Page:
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I am developing an application that MUST take advantage of parallelization, and ideally offer real-time updates after each iteration, which makes use of parfeval prefarable. I believe the algorithm that I have developed is highly parallelizable (see attached for performance of 'WT_Ex_2_b' as a function of number of cores used in parfeval function). From 1 to 8 cores, the speedup factor agrees with theoretical expectation (Amdahl's Law with p=0.95), however, performance of my application saturates at 8 cores. This led me to create a dummy function (see attached script) to compare the performance of using parfor and parfeval as a function of number of cores. I discovered that the parfor version behaves quite similarly to theoretical expectation (Ahmdal's Law, also with p=0.95), however the parfeval version continues to show strange saturation behavior, even for the dummy function. Notice how the Speedup factor improves with core number upto 12 cores, then suddenly no further improvement is observed. I have attached the script in case you want to reproduce this behavior on your end.

Is there a fundamental limitation to the number of cores the parfeval function can leverage? Or is there an obvious mistake I am making in the way I am using the parfeval function? Why does the performance behavior of the dummy algorithm suddenly saturate at 12 cores? Any recommendation how to use the parfeval function to perform as well as parfor?

I would like to emphasize that I have already developed my application to use parfeval, so converting to parfor would be time-consuming and prevent me from utilizing the update-after-iteration feature of parfeval.

Thank you for your help on this critical matter.

Edric Ellis
1 Jul 2020

The main difference between parfor and parfeval is that in the parfeval case, you are responsible for scheduling the work on the workers. parfor has an advantage over parfeval in that it knows how many loop iterations there are, and so what it does is schedule a fixed number of chunks of work per worker (see the documentation for parforOptions - the chunks are referred to as "sub-ranges"). So, in your case, parfeval will incur more overhead since each parfeval request is sent on its own to a worker, where as parfor groups things together, and this will generally be more efficient in the case where the request durations are of a similar duration to the overheads of making a single remote request.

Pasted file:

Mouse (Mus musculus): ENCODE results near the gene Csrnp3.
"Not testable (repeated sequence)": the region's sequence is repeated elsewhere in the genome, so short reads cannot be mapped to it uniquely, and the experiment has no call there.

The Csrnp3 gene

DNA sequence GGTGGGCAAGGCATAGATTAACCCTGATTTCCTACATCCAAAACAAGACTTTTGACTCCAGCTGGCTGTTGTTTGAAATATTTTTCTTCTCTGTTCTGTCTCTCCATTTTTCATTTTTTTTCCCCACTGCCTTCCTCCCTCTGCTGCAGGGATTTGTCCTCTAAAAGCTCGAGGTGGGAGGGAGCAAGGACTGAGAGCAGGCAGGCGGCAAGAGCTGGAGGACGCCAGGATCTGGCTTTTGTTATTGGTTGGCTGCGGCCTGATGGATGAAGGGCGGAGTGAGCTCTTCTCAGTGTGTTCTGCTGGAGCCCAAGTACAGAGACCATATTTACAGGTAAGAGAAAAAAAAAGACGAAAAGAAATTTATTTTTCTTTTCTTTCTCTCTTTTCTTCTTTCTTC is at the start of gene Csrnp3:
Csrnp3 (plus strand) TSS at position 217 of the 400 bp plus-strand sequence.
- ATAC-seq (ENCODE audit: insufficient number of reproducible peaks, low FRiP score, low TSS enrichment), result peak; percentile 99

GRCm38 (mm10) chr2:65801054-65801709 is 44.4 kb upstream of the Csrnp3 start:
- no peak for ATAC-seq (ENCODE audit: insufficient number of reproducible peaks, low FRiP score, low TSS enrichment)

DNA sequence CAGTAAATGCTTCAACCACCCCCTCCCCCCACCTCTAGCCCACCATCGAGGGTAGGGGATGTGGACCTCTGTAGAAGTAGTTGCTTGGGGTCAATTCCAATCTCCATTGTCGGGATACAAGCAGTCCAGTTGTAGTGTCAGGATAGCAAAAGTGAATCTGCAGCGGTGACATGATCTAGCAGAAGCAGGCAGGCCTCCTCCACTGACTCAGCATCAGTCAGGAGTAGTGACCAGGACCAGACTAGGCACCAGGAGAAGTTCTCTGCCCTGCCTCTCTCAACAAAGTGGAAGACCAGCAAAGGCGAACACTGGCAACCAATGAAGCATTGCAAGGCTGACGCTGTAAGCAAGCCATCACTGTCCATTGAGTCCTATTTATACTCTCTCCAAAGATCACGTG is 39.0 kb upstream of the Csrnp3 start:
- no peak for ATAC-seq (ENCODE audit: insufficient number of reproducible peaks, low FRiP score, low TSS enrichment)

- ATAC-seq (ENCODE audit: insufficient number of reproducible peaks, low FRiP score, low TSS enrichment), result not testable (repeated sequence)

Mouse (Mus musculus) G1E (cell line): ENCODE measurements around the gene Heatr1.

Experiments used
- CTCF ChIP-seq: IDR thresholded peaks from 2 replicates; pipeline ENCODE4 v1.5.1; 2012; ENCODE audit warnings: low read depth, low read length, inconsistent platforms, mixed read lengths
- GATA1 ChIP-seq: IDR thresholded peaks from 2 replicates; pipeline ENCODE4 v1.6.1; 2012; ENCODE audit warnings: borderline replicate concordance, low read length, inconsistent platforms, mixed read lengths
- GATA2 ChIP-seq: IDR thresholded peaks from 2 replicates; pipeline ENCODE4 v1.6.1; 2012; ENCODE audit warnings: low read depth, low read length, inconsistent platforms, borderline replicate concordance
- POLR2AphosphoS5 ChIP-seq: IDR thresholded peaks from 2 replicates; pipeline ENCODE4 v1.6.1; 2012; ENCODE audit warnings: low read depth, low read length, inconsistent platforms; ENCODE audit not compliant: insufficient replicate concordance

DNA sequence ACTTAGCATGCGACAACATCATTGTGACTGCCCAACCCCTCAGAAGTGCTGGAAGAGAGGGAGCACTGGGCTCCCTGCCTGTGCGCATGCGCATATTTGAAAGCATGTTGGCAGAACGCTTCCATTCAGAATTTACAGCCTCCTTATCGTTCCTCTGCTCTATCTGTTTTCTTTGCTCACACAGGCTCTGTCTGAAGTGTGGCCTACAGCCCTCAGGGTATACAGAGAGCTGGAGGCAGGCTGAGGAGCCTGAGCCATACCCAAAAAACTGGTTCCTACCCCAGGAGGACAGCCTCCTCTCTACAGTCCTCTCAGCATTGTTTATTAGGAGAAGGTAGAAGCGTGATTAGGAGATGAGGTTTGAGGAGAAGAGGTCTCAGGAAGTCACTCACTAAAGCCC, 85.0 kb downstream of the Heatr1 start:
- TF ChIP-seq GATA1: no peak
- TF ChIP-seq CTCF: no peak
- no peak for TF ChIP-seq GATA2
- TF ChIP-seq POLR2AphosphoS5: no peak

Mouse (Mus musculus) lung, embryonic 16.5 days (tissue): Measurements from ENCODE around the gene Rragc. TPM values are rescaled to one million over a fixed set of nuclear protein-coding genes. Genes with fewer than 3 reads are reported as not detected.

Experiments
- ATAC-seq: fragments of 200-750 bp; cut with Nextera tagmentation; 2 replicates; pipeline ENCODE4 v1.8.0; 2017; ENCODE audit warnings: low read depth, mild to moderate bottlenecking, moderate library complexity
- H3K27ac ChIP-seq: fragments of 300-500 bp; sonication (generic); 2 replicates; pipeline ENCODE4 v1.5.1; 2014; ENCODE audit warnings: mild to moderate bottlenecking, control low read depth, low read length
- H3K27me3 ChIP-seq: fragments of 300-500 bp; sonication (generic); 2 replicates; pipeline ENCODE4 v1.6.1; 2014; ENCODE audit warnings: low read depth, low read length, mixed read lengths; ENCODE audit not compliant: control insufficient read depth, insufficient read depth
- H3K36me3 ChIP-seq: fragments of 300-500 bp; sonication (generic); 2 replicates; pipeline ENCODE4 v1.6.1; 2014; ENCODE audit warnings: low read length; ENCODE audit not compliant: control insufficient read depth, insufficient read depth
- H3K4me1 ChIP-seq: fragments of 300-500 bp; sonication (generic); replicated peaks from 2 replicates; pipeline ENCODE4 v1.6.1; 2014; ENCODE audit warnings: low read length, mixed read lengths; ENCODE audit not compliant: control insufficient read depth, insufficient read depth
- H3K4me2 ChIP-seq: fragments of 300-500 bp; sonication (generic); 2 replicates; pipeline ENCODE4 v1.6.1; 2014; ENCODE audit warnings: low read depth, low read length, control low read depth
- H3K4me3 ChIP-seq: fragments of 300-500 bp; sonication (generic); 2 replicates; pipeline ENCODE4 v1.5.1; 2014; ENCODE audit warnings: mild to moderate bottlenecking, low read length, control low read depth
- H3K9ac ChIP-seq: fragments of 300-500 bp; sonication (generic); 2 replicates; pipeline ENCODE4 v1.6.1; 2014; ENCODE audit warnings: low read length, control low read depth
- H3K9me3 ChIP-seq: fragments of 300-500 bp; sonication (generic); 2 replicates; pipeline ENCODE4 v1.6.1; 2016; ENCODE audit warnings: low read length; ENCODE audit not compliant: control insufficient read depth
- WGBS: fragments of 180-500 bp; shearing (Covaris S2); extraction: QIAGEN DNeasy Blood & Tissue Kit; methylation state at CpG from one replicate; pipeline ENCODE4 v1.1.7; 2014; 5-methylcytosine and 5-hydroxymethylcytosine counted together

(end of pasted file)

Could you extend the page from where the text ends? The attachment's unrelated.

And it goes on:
So, parfeval doesn't have a fundamental limitation in this regard, but you might need to amalgamate your requests if they are too short to match parfor performance. Another option might be to use parfor together with DataQueue which would let you perform updates at the client after each parfor iteration completes.

Edric Ellis
8 Jul 2020

As N exceeds the number of workers in the pool, the parfor machinery breaks the loop up into "subranges" to send to the workers. So, each worker will get a subrange of a number of loop iterations. objList here is a cell array, so I don't see how elements of that can interact with each other unless they're created that way. The other suspect here is the "broadcast" variable W. This will get copied once to each worker, and then the same instance will be used for multiple "subranges". So, if this has handle behaviour, that might explain it. Here's the sort of thing I'm thinking of.

h = containers.Map();

out = cell(1, 10);

parfor i = 1:10

% Following line is to fool parfor into letting me modify 'h'

hh = h;

% Check the current contents of 'h'

out{i} = hh.keys();

% Modify 'h'

hh(string(i)) = magic(i);

end

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